Hester Among the Ruins (2002) was Kirshenbaum's fourth novel. It was recognized as a Chicago Tribune Favorite Book of the Year and was a nominee for the American Jewish Book Award.[citation needed] The novel "is a darkly comic novel about a love affair lived out in the shadows of World War II."[citation needed] Maureen Howard described how Kirshenbaum's "quick wit and irreverence gives way to serious documentation of her German lover's past and her own emotional ambiguities as a child of immigrant Jews. [Her] poignant and unflinching portrait of her brash American heroine reveals the painful confrontation of personal and public history." Junot Diaz described the work as "a rending meditation on history and culpability, piercing in its tenderness, piercing in its love, a heartstopper."[citation needed][7]

An Almost Perfect Moment was Kirshenbaum's fifth novel. It describes "Valentine Kessler, a Jewish teenager living in Brooklyn, [who] is dead-ringer for the Virgin Mary as she appeared to Bernadette at Lourdes." According to Frances Taliaferro in The Washington Post the novel does not mock her condition, "the real wonder of An Almost Perfect Moment is that, halfway into it, you've begun to care about Kirshenbaum's characters. They're deeply, even ludicrously flawed, but they're not figures of fun because they all carry the existential burden of loneliness and the fear that "in time it would mutate into something worse than loneliness: the surrender to it."[citation needed][8]

Kirshenbaum's The Scenic Route was published in 2009. The novel is the story of a divorced and recently unemployed woman who travels to Europe and has an affair with a married man. It has been described as "a refreshingly gimlet-eyed examination of memory"[9] and "a cross-cutting investigation into the horrors of the 20th century."[10]

Richard Howard wrote of her, "This author is indeed a humorist, even a comedian, a sort of stand-up tragic."[11] In its review of A Disturbance In One Place, the San Francisco Chronicle said, "Kirshenbaum refuses to corral what is funny or sad into separate camps, but allows one to flip over into the other, creating unexpectedly poignant effects.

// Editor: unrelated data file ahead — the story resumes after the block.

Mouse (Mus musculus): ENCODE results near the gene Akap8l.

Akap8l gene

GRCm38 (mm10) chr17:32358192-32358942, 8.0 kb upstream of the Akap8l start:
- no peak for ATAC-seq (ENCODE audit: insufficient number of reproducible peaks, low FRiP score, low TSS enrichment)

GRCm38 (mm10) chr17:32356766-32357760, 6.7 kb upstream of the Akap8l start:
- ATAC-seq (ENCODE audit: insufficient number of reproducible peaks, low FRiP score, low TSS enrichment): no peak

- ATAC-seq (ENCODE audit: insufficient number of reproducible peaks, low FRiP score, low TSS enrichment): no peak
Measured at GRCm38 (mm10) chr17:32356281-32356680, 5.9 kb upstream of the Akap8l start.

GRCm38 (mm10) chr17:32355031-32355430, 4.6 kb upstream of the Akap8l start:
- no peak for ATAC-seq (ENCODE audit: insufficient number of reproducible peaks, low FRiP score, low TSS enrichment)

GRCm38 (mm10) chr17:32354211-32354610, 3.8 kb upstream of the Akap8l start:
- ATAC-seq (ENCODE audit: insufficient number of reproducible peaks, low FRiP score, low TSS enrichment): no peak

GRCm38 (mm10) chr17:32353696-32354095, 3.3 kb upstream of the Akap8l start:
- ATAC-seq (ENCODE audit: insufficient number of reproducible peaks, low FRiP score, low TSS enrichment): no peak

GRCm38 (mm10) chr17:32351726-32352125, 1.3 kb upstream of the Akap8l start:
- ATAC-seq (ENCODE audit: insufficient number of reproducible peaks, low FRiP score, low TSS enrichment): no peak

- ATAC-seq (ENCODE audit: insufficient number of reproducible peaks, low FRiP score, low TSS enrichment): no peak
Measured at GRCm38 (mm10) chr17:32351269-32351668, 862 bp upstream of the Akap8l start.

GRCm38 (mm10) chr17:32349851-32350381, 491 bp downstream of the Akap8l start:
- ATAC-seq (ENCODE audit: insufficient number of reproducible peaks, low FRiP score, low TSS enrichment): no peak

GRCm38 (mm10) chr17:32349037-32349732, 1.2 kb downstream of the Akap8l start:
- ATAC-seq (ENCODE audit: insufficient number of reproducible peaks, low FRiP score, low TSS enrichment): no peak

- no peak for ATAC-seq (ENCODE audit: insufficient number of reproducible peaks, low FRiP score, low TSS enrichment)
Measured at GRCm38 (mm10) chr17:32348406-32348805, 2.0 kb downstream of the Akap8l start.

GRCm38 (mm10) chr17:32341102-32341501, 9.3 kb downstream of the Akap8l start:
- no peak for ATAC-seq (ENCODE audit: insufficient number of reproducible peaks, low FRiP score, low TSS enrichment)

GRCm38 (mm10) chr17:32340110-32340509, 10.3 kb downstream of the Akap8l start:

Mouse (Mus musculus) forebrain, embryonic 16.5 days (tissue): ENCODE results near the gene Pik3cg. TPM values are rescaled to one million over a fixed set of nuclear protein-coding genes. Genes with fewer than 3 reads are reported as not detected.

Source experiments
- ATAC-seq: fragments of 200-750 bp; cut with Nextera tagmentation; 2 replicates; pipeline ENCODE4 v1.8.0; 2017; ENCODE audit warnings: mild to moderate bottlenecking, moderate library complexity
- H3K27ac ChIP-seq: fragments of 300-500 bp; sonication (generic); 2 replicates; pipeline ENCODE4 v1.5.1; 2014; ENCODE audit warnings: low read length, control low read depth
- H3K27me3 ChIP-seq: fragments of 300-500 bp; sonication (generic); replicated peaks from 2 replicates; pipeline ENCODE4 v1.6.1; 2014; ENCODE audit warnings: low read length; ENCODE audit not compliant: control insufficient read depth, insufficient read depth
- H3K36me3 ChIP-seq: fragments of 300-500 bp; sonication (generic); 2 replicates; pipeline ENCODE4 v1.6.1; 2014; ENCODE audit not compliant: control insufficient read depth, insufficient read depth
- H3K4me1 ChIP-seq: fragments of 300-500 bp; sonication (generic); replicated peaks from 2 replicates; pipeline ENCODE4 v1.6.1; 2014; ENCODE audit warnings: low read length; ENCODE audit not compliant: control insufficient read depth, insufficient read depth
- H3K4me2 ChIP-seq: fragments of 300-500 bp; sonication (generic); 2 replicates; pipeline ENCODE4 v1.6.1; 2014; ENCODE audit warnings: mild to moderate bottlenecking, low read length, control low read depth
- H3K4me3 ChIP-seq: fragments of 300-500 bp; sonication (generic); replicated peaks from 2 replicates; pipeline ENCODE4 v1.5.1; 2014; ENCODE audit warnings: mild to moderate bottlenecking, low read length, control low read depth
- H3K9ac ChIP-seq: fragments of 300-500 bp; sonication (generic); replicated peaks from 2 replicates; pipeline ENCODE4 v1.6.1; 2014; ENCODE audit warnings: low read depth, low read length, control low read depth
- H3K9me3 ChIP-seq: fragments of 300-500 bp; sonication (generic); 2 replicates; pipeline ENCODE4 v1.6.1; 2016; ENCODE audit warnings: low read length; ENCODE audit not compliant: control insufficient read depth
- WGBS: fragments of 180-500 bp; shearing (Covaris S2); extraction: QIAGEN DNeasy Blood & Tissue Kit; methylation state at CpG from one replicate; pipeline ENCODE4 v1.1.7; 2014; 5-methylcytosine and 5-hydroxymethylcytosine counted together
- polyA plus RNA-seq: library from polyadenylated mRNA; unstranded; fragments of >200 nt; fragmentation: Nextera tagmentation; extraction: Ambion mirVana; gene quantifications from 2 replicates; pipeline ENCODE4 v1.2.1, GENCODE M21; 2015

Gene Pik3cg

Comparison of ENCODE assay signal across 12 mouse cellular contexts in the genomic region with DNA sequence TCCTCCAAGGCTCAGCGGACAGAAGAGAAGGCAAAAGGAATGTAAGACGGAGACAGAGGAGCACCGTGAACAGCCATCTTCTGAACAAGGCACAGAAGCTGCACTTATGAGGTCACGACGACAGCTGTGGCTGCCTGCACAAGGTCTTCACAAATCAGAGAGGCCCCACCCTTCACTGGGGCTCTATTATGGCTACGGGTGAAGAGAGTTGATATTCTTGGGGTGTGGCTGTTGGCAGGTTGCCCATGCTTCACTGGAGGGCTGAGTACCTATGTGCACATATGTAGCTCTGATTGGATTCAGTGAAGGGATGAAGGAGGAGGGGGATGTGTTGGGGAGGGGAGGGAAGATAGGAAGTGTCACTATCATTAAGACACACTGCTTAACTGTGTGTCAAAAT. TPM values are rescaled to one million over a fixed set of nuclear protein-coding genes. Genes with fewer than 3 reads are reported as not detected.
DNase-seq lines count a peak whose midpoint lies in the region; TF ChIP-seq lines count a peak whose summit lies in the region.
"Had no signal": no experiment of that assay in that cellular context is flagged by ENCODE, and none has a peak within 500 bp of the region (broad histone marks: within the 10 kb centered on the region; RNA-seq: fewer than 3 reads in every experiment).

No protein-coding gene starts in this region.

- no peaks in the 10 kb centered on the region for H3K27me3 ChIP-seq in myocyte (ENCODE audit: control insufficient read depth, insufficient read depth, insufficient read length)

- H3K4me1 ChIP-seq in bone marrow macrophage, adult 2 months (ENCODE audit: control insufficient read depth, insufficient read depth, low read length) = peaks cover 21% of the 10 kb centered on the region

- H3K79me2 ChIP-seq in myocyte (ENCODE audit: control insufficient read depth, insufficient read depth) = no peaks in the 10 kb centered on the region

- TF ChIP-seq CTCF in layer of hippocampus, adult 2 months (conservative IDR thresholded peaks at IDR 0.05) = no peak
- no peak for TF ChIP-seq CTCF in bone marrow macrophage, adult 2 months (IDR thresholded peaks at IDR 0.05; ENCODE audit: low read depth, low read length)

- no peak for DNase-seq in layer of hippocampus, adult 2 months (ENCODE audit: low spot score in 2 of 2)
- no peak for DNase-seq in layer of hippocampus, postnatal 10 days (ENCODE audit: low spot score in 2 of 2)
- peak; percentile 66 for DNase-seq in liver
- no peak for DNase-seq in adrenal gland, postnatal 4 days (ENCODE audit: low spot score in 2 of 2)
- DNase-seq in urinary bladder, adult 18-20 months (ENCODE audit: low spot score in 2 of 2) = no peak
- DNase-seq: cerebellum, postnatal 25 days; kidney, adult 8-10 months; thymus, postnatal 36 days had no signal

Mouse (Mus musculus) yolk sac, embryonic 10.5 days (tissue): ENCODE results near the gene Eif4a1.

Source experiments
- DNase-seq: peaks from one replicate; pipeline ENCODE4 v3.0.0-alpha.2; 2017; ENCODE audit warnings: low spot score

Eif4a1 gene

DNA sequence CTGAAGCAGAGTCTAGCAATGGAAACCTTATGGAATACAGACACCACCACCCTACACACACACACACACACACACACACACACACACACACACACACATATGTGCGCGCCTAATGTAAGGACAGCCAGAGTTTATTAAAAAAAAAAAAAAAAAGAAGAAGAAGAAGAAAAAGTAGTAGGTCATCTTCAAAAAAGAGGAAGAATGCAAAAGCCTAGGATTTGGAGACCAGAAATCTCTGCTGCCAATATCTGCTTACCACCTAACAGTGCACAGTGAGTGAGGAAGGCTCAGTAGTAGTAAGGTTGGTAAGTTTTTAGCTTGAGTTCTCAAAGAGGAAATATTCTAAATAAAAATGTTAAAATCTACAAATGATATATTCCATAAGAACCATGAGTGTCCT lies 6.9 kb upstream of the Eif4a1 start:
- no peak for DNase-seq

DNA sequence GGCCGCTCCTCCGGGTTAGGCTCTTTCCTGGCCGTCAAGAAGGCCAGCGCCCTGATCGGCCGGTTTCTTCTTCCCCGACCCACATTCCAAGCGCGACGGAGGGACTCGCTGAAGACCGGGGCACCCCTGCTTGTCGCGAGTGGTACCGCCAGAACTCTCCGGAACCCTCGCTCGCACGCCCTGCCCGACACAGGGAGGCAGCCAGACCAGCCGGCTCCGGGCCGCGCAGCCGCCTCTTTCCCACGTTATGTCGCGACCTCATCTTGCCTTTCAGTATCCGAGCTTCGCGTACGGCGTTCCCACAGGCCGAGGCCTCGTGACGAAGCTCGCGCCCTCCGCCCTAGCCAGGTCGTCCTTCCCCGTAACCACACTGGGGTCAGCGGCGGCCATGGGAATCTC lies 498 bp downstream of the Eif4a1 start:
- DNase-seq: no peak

Critical Reception[edit]

Kirshenbaum's novels have been chosen as Notable Books of the Year by the Chicago Tribune, NPR, Time, The San Francisco Chronicle and The Washington Post.[citation needed] She twice won Critics Choice Awards, and she was selected by Granta as one of the Best Young American novelists.[citation needed] She has published short fiction and essays in many magazines and anthologies and her work has been widely translated.[12]

According to Richard Eder of The New York Times, "Ms. Kirshenbaum's comedy has fizz and bite. She handles interrogation, passionate love, her two characters and what they seem to represent with disconcerting sleight of hand." [13]



  • On Mermaid Avenue (1992) ISBN 978-0880641562*
  • A Disturbance in One Place (1994) ISBN 978-0-06-052088-5
  • Pure Poetry (2000) ISBN 978-0-684-86471-6
  • Hester Among the Ruins (2002) ISBN 978-0-393-04152-1
  • An Almost Perfect Moment (2004) ISBN 978-0-393-04152-1
  • The Scenic Route (2009) ISBN 978-0-06-078474-4
  • Rabbits for Food (2019) ISBN 9781641290531

Story collections[edit]


External links[edit]

Interviews of Kirshenbaum
Online essays
Online fiction